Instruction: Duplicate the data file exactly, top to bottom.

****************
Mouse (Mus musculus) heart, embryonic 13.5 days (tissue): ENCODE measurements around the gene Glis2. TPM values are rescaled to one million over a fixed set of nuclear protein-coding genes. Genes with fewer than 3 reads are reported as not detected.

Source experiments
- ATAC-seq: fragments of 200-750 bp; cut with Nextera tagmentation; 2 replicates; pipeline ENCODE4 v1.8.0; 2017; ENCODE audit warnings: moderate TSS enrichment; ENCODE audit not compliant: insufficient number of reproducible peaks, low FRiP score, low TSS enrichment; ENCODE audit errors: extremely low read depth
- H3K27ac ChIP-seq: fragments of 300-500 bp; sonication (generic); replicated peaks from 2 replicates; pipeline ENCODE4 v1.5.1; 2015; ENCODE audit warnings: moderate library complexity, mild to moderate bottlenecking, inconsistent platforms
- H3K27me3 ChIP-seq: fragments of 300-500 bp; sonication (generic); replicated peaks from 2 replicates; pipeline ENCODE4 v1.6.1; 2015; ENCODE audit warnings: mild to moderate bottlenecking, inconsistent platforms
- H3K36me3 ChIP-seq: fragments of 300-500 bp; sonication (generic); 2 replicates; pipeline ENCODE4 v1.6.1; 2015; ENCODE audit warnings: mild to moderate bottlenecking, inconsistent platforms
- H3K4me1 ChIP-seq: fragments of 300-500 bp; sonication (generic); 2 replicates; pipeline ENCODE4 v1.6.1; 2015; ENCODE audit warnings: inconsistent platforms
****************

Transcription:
Mouse (Mus musculus) heart, embryonic 13.5 days (tissue): ENCODE measurements around the gene Glis2. TPM values are rescaled to one million over a fixed set of nuclear protein-coding genes. Genes with fewer than 3 reads are reported as not detected.

Source experiments
- ATAC-seq: fragments of 200-750 bp; cut with Nextera tagmentation; 2 replicates; pipeline ENCODE4 v1.8.0; 2017; ENCODE audit warnings: moderate TSS enrichment; ENCODE audit not compliant: insufficient number of reproducible peaks, low FRiP score, low TSS enrichment; ENCODE audit errors: extremely low read depth
- H3K27ac ChIP-seq: fragments of 300-500 bp; sonication (generic); replicated peaks from 2 replicates; pipeline ENCODE4 v1.5.1; 2015; ENCODE audit warnings: moderate library complexity, mild to moderate bottlenecking, inconsistent platforms
- H3K27me3 ChIP-seq: fragments of 300-500 bp; sonication (generic); replicated peaks from 2 replicates; pipeline ENCODE4 v1.6.1; 2015; ENCODE audit warnings: mild to moderate bottlenecking, inconsistent platforms
- H3K36me3 ChIP-seq: fragments of 300-500 bp; sonication (generic); 2 replicates; pipeline ENCODE4 v1.6.1; 2015; ENCODE audit warnings: mild to moderate bottlenecking, inconsistent platforms
- H3K4me1 ChIP-seq: fragments of 300-500 bp; sonication (generic); 2 replicates; pipeline ENCODE4 v1.6.1; 2015; ENCODE audit warnings: inconsistent platforms